As long as Sweden allows protests desecrating Islam’s holy book to take place, Turkey will not allow the country to join the Nato military alliance, Turkish President Recep Tayyip Erdogan reaffirmed on Wednesday.
Turkey has been refusing to back Nato accession plans for Sweden and Finland since the countries requested to join after the Russian invasion of Ukraine.
Since opening accession talks, demonstrations in Stockholm have further damaged Sweden's relationship with Turkey.
In one case an Islamophobic activist burnt the Quran outside the Turkish embassy, while in an unconnected protest an effigy of Mr Erdogan was hanged.
Even before that, Ankara had been pressing Sweden and Finland to crack down on exiled members of Kurdish and other groups it sees as terrorists, and to allow arms sales to Turkey.
Turkey has indefinitely postponed a key meeting in Brussels that would have discussed the two Nordic countries’ entry to Nato.
“Sweden, don’t even bother," Mr Erdogan said in a speech to his ruling AKP party's legilators.
"As long as you allow my holy book, the Quran, to be burned and torn, and you do so together with your security forces, we will not say ‘yes’ to your entry into Nato."
Swedish government officials have distanced themselves from the protests, including by a far-right anti-Islam activist who burnt copies of the Quran in Stockholm and Copenhagen, Denmark.
But they have also stressed that the demonstrations are protected by freedom of speech.
On Tuesday, Swedish Prime Minister Ulf Kristersson denounced the activists at the demonstrations as “useful idiots” for foreign powers who want to inflict harm on the Scandinavian country as it seeks to join Nato.
“We have seen how foreign actors, even state actors, have used these manifestations to inflame the situation in a way that is directly harmful to Swedish security,” Mr Kristersson said in Stockholm, without naming countries.
A look at the Nato military alliance - in pictures
All Nato members except Turkey and Hungary have ratified Sweden and Finland's accession, but unanimity is required.
Mr Erdogan said in a TV interview on Wednesday that Sweden must prevent protests in which the Quran is burnt.
“Hate crimes against Muslims under the guise of freedom of expression are unacceptable," he told state broadcaster TRT.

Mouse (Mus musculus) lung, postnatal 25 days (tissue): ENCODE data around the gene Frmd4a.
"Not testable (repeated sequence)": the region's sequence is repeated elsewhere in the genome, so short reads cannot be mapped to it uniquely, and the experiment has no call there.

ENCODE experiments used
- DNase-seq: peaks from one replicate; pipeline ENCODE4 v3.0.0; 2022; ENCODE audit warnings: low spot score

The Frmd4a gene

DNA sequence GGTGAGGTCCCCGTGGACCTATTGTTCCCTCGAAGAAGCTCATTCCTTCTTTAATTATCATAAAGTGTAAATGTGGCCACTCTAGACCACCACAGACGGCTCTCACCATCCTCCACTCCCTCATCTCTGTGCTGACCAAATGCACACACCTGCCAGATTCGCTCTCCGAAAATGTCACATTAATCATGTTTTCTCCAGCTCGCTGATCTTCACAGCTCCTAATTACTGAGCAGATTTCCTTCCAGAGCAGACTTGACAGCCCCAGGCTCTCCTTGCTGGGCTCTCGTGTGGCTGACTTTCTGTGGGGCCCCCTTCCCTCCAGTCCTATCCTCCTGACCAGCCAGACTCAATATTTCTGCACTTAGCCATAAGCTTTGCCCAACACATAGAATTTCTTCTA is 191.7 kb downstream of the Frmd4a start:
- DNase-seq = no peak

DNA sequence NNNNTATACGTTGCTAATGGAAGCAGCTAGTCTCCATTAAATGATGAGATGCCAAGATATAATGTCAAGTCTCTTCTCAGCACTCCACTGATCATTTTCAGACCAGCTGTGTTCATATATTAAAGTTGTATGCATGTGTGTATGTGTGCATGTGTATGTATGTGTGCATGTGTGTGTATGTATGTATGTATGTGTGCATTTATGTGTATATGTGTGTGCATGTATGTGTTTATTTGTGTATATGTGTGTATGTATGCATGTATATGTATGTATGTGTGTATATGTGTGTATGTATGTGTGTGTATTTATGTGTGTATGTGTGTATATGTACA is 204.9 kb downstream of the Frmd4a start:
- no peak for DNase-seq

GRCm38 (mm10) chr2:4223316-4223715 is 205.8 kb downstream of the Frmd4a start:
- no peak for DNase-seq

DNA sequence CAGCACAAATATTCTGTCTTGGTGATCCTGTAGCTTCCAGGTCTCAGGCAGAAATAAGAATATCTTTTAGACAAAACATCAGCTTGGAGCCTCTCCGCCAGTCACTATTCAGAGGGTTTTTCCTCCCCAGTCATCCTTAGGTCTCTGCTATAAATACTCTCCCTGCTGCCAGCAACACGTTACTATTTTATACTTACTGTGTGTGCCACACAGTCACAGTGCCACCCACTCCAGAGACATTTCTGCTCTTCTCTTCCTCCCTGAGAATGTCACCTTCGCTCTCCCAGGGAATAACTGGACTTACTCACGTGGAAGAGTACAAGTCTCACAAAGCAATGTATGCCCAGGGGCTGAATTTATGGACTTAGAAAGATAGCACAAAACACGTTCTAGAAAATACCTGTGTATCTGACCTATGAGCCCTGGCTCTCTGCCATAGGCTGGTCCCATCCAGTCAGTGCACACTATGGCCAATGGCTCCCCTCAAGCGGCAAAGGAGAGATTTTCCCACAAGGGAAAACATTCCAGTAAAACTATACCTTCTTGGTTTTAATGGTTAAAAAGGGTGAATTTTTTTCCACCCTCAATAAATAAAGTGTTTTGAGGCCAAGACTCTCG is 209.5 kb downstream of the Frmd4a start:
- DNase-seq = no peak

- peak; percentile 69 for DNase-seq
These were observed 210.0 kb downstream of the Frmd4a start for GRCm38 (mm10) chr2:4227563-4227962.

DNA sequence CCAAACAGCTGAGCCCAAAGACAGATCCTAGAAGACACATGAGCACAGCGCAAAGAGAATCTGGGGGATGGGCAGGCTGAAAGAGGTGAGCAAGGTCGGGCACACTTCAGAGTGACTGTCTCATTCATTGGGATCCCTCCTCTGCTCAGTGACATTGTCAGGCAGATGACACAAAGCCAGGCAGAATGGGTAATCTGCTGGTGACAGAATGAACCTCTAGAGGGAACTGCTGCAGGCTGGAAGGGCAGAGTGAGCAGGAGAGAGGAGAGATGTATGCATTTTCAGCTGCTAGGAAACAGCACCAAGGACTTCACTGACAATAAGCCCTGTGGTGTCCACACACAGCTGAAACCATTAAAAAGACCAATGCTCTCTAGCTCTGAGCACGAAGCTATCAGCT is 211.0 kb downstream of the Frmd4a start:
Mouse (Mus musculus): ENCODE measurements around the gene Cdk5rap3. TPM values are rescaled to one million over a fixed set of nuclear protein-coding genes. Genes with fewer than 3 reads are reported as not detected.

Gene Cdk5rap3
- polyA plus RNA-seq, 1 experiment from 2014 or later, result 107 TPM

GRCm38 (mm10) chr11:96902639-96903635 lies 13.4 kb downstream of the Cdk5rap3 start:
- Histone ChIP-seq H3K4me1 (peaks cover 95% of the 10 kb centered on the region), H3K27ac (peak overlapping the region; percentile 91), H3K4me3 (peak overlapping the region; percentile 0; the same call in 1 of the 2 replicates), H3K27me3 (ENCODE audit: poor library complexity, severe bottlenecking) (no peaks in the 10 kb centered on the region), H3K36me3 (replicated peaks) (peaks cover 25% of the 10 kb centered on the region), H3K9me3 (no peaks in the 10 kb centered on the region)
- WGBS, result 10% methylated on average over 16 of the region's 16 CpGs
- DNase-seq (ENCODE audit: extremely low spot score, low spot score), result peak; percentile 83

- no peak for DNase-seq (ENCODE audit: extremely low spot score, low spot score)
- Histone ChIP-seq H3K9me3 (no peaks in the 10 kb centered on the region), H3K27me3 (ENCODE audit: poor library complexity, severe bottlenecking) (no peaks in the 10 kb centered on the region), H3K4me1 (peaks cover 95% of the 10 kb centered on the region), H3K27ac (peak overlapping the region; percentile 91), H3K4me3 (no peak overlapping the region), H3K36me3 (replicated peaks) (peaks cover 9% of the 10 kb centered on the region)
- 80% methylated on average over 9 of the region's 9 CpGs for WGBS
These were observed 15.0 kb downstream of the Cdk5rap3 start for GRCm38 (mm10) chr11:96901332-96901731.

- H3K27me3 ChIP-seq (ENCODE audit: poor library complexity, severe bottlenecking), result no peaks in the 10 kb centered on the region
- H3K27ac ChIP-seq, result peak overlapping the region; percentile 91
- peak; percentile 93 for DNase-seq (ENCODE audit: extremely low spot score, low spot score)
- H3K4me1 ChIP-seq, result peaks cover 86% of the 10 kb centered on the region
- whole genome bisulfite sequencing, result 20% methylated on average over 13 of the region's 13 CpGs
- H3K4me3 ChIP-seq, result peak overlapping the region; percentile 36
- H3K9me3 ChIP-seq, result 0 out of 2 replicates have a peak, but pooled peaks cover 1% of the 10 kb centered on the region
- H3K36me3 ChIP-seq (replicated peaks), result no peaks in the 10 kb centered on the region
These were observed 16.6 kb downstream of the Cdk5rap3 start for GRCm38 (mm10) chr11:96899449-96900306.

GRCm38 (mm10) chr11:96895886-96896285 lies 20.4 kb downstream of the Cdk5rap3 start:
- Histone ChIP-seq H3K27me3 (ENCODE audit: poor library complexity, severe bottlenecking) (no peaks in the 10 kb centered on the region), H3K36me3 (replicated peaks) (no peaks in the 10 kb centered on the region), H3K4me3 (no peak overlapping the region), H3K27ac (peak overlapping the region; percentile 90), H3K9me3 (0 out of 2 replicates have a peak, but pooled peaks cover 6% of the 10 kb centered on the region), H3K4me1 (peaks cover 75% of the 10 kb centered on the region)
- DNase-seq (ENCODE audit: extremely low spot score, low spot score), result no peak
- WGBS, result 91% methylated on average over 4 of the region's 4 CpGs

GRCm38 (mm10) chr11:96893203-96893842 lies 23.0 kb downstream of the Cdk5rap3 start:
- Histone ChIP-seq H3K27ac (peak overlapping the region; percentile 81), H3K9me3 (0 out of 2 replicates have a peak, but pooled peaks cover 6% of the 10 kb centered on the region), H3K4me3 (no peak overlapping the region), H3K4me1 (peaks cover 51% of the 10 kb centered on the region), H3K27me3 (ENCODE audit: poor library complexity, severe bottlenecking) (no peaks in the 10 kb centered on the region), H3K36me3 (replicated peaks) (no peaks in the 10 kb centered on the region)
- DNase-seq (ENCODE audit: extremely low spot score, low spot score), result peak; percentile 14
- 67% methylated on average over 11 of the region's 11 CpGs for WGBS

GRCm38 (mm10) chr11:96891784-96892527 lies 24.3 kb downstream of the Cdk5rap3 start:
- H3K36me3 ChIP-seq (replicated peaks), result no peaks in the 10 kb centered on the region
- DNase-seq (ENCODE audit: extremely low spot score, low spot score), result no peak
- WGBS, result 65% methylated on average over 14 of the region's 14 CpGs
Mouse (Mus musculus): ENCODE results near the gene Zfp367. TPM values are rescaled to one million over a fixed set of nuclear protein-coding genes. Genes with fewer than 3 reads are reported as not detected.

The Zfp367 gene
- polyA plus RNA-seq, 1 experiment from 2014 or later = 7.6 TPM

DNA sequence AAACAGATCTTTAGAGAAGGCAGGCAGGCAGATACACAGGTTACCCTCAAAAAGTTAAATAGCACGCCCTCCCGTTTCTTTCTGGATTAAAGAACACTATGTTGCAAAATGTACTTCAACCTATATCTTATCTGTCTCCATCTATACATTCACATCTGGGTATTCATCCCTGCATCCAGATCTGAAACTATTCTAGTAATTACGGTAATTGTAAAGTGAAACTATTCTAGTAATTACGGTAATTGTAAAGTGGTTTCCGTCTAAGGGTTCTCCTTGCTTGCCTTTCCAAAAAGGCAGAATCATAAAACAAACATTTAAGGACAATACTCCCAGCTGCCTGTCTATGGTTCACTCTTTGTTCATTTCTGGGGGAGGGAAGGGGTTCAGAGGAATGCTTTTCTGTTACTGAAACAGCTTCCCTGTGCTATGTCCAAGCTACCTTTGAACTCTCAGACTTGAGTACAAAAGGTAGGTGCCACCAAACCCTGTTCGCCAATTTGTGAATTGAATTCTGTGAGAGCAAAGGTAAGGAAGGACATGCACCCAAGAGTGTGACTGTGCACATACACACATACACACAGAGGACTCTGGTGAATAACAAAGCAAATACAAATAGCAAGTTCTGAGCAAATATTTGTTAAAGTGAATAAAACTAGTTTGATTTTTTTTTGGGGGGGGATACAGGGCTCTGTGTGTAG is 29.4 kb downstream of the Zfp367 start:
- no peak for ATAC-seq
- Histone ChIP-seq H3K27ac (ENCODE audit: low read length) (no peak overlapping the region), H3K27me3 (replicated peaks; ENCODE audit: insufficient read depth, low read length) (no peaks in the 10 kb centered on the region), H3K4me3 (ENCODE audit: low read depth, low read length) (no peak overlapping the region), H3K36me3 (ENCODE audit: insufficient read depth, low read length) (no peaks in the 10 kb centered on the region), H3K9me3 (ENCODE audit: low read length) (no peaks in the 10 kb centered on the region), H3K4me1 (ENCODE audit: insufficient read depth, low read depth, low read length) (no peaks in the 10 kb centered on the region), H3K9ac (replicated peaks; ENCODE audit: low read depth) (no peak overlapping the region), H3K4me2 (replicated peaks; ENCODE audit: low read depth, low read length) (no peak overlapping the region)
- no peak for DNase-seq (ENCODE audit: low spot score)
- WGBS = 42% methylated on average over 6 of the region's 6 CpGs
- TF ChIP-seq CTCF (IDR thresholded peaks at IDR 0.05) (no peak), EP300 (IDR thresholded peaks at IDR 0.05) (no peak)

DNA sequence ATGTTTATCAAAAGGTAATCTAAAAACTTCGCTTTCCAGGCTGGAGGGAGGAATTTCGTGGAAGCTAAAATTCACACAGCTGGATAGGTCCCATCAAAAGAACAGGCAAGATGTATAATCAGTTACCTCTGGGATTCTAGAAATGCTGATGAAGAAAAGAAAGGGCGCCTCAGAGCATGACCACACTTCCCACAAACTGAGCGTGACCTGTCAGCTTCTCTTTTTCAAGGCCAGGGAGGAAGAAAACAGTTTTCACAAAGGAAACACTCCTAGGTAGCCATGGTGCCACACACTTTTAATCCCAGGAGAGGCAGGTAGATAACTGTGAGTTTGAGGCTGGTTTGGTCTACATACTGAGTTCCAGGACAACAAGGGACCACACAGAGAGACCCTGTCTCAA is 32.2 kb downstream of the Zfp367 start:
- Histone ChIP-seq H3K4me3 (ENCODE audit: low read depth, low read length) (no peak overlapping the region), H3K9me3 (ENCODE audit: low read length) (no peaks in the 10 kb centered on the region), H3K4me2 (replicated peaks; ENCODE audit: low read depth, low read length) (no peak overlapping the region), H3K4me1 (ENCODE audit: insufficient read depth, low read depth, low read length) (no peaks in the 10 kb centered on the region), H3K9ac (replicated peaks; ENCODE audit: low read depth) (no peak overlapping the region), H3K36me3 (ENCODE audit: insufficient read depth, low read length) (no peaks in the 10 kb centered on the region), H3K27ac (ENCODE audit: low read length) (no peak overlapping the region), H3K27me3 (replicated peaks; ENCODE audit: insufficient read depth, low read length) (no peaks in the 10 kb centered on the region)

"We expect that the beliefs of all groups are respected and sincere steps are taken in the fight against Islamophobia."
In Finland, which has had no anti-Turkish or Islamophobic demonstrations, breaching religious peace is punishable by law, and desecrating a book held sacred by a religious community would probably fit that.
As a result, police would not allow a protest that involved burning the Quran.
There is no similar legislation in other Nordic countries, Finnish public broadcaster YLE said.
It reported on Tuesday that a group of anti-Nato demonstrators had planned to burn the Quran in Helsinki last week but changed their minds after police found out about their plan on social media and intervened.
Earlier on Wednesday, Turkish Foreign Minister Mevlut Cavusoglu said Ankara had fewer problems with Finland becoming Nato member than Sweden.
But Mr Cavusoglu said it was up to the military alliance to decide whether to accept one country only or the Nordic duo together, which both countries are committed to.
Should Nato decide to deal with the membership processes separately, “(Turkey) will then of course reconsider Finland’s membership separately and more favorably, I can say,” he said, alongside Estonian Foreign Minister Urmas Reinsalu in Tallinn. He did not give a timeframe.
Mr Erdogan also repeated that Turkey’s view on Finland’s membership was “positive.”
Finland and Sweden submit applications for Nato membership - video
Meanwhile, Swedish Foreign Minister Tobias Billstrom told news agency TT that his country was complying with an agreement reached by Turkey, Sweden and Finland last year, but “religion is not part of the agreement".
“Having said that, I fully understand that people take offence to the burning of holy writings and perceive it as deeply hurtful,” Mr Billstrom said.
“What is needed now is for the situation to cool down on all sides."
He said talks with Turkey on the implementation of the agreement were continuing. With the joint memorandum signed last year, Sweden and Finland agreed to address Turkey’s security concerns.
The minister also tied Mr Erdogan’s comments to Turkish domestic politics.
Mr Erdogan, who faces a tough presidential election in May amid an economic downturn and high inflation, is expected use his strong-arming of Sweden to rally nationalist support.
“Right now there is an election campaign going on in Turkey and in election campaigns many things are said,” Mr Billström said.